In The Nashville Way, Houston shows that white power was surprisingly adaptable. But the black Nashville Way also proved resilient as it was embraced by thousands of activists who continued to fight battles over schools, highway construction, and economic justice even after most Americans shifted their focus to southern hotspots like Birmingham and Memphis.

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The Problem South

Region, Empire, and the New Liberal State, 1880?1930

Natalie J. Ring

For most historians, the late nineteenth and early twentieth centuries saw the hostilities of the Civil War and the dashed hopes of Reconstruction give way to the nationalizing forces of cultural reunion, a process that is said to have downplayed sectional grievances and celebrated racial and industrial harmony. In truth, says Natalie J. Ring, this buoyant mythology competed with an equally powerful and far-reaching set of representations of the backward Problem South—one that shaped and reflected attempts by northern philanthropists, southern liberals, and federal experts to rehabilitate and reform the country's benighted region. Ring rewrites the history of sectional reconciliation and demonstrates how this group used the persuasive language of social science and regionalism to reconcile the paradox of poverty and progress by suggesting that the region was moving through an evolutionary period of “readjustment” toward a more perfect state of civilization.

In addition, The Problem South contends that the transformation of the region into a mission field and laboratory for social change took place in a transnational moment of reform. Ambitious efforts to improve the economic welfare of the southern farmer, eradicate such diseases as malaria and hookworm, educate the southern populace, “uplift” poor whites, and solve the brewing “race problem” mirrored the colonial problems vexing the architects of empire around the globe. It was no coincidence, Ring argues, that the regulatory state's efforts to solve the “southern problem” and reformers' increasing reliance on social scientific methodology occurred during the height of U.S. imperial expansion.

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Rabble Rousers

The American Far Right in the Civil Rights Era

Clive Webb

The decade following the 1954 Brown v. Board of Education decision saw white southerners mobilize in massive resistance to racial integration. Most segregationists conceded that ultimately they could only postpone the demise of Jim Crow. Some militant whites, however, believed it possible to win the civil rights struggle. Histories of the black freedom struggle, when they mention these racist zealots at all, confine them to the margin of the story.

These extremist whites are caricatured as ineffectual members of the lunatic fringe. Civil rights activists, however, saw them for what they really were: calculating, dangerous opponents prepared to use terrorism in their stand against reform. To dismiss white militants is to underestimate the challenge they posed to the movement and, in turn, the magnitude of civil rights activists’ accomplishments. The extremists helped turn massive resistance into a powerful political phenomenon. While white southern elites struggled to mobilize mass opposition to racial reform, the militants led entire communities in revolt.

Rabble Rousers turns traditional top-down models of massive resistance on their head by telling the story of five far-right activists—Bryant Bowles, John Kasper, Rear Admiral John Crommelin, Major General Edwin Walker, and J. B. Stoner—who led grassroots rebellions. It casts new light on such contentious issues as the role of white churches in defending segregation, the influence of anti-Semitism in southern racial politics, and the divisive impact of class on white unity. The flame of the far right burned brilliantly but briefly. In the final analysis, violent extremism weakened the cause of white southerners. Tactical and ideological tensions among massive resisters, as well as the strength and unity of civil rights activists, accelerated the destruction of Jim Crow.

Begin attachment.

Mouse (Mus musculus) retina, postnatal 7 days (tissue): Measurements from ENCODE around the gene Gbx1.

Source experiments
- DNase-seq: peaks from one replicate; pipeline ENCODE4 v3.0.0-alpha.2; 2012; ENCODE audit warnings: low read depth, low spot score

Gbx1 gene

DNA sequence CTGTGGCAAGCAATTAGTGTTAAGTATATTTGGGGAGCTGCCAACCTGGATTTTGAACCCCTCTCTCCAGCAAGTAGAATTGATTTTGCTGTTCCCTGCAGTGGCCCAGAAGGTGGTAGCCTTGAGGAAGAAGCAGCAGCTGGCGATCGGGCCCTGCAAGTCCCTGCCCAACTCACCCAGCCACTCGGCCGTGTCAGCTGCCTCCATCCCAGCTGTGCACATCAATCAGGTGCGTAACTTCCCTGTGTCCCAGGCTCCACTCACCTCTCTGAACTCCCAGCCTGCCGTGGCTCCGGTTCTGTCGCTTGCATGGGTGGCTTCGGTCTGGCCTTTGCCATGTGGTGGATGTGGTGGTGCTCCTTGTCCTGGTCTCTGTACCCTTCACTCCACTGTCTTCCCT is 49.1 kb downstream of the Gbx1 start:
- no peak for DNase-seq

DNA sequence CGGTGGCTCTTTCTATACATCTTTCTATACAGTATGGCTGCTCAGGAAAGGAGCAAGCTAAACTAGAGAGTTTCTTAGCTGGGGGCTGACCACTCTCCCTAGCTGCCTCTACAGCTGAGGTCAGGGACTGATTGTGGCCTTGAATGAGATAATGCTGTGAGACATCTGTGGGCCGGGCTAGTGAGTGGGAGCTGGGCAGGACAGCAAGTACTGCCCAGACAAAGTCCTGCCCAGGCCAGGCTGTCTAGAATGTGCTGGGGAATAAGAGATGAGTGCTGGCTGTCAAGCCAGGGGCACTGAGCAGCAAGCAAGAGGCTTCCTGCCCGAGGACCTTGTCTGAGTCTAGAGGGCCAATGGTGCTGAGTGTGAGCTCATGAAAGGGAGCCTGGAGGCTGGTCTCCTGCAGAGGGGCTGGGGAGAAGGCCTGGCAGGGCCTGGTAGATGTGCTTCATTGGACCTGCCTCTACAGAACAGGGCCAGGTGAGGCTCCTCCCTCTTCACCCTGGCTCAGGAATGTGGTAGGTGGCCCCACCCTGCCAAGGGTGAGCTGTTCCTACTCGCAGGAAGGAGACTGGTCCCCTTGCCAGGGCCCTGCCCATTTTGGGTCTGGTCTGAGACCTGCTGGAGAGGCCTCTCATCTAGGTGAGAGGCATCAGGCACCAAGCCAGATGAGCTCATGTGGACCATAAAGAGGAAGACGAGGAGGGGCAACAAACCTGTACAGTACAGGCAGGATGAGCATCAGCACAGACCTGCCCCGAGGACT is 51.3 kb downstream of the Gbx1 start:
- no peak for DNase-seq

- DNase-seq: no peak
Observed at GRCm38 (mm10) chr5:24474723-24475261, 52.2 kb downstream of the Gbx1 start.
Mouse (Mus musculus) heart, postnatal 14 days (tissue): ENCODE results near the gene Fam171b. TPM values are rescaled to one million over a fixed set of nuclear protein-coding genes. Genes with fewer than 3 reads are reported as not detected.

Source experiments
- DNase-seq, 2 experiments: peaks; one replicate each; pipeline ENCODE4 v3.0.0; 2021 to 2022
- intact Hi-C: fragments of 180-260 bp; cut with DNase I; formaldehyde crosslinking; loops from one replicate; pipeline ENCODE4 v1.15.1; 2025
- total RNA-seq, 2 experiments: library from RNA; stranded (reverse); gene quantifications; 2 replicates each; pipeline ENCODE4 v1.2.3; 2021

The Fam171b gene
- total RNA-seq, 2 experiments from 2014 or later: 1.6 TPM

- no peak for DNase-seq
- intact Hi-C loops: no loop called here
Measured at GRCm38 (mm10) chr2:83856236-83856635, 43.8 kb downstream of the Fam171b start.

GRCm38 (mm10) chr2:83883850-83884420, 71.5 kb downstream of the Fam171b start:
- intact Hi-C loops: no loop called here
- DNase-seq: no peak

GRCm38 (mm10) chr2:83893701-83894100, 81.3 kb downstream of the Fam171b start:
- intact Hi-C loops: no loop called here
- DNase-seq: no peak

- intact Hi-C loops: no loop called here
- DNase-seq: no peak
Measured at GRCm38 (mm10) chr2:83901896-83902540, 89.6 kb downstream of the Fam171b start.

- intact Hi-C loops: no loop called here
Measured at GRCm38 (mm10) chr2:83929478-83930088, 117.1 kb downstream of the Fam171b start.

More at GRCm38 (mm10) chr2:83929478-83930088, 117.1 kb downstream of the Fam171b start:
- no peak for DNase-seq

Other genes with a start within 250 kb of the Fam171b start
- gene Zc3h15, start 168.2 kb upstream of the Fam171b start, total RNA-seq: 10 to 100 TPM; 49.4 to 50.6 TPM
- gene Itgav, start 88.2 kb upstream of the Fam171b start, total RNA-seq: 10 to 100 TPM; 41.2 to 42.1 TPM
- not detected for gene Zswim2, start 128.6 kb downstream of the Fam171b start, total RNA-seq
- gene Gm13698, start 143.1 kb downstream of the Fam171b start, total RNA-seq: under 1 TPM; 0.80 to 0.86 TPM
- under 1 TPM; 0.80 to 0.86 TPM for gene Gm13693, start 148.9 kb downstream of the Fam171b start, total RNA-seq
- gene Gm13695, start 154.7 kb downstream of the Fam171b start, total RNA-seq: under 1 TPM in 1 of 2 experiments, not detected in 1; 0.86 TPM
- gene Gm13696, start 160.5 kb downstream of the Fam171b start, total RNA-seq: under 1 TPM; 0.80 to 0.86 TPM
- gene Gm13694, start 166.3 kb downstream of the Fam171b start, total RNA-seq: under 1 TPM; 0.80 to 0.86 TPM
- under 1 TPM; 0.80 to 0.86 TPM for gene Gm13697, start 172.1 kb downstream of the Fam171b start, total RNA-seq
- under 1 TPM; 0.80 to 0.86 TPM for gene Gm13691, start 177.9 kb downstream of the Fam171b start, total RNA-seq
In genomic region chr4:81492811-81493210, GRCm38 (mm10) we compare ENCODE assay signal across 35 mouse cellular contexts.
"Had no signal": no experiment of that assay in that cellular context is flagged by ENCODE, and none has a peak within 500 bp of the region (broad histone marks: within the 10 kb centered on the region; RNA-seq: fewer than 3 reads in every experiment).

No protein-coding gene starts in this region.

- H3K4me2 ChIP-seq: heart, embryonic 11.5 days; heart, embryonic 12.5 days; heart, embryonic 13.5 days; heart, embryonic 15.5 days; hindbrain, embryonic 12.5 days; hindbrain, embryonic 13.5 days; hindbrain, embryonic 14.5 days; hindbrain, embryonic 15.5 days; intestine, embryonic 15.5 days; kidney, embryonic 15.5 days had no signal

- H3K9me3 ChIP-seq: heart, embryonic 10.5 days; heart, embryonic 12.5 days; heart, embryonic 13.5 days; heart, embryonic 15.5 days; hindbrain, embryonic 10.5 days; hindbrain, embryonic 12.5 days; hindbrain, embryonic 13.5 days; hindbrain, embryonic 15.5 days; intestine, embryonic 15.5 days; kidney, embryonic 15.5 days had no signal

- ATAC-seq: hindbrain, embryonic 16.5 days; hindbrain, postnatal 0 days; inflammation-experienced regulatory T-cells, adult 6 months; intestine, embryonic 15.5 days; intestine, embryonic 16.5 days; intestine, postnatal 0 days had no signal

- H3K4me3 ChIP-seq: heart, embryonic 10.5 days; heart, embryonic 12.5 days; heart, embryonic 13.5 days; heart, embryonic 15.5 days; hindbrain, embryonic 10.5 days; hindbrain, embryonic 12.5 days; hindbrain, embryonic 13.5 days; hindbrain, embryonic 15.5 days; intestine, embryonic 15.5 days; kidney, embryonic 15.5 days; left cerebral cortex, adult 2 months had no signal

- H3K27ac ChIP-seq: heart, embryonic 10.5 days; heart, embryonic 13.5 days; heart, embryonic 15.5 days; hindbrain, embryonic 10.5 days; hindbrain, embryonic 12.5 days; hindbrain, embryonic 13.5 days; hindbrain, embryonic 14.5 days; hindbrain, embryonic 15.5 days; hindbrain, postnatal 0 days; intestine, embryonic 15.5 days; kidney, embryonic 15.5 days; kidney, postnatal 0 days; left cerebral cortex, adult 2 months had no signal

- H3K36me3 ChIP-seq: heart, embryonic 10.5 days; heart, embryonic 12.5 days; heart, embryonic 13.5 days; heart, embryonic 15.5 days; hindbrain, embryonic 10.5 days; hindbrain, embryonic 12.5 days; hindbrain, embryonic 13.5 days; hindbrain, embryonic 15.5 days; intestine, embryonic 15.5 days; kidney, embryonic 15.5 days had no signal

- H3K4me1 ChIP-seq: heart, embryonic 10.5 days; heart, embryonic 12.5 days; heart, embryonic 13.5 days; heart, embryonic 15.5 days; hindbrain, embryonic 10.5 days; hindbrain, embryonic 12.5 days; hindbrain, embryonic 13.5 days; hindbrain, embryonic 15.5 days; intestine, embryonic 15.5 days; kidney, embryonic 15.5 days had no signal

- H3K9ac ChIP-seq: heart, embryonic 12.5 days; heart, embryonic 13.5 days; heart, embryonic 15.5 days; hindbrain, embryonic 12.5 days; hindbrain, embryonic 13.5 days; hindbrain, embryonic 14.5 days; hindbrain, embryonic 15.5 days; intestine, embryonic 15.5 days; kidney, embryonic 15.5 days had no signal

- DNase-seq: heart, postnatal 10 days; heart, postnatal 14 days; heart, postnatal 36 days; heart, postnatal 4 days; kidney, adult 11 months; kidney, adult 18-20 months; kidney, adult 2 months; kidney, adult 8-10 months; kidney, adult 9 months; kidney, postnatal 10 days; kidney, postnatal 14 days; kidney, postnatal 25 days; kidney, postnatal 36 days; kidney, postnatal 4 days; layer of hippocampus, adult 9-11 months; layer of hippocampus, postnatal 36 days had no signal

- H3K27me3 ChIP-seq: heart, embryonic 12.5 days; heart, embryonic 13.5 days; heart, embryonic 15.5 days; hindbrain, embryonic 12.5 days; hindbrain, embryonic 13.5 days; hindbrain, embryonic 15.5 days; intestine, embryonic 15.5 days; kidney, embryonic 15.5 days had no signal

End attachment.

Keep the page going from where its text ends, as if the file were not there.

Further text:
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The Unemployed People's Movement

Leftists, Liberals, and Labor in Georgia, 1929-1941

James J. Lorence

In Georgia during the Great Depression, jobless workers united with the urban poor, sharecroppers, and tenant farmers. In a collective effort that cut across race and class boundaries, they confronted an unresponsive political and social system and helped shape government policies. James J. Lorence adds significantly to our understanding of this movement, which took place far from the northeastern and midwestern sites we commonly associate with Depression-era labor struggles.

Drawing on extensive archival research, including newly accessible records of the Communist Party of the United States, Lorence details interactions between various institutional and grassroots players, including organized labor, the Communist Party, the Socialist Party, liberal activists, and officials at every level of government. He shows, for example, how the Communist Party played a more central role than previously understood in the organization of the unemployed and the advancement of labor and working-class interests in Georgia. Communists gained respect among the jobless, especially African Americans, for their willingness to challenge officials, help negotiate the welfare bureaucracy, and gain access to New Deal social programs.

Lorence enhances our understanding of the struggles of the poor and unemployed in a Depression-era southern state. At the same time, we are reminded of their movement's lasting legacy: the shift in popular consciousness that took place as Georgians, "influenced by a new sense of entitlement fostered by the unemployed organizations," began to conceive of new, more-equal relations with the state.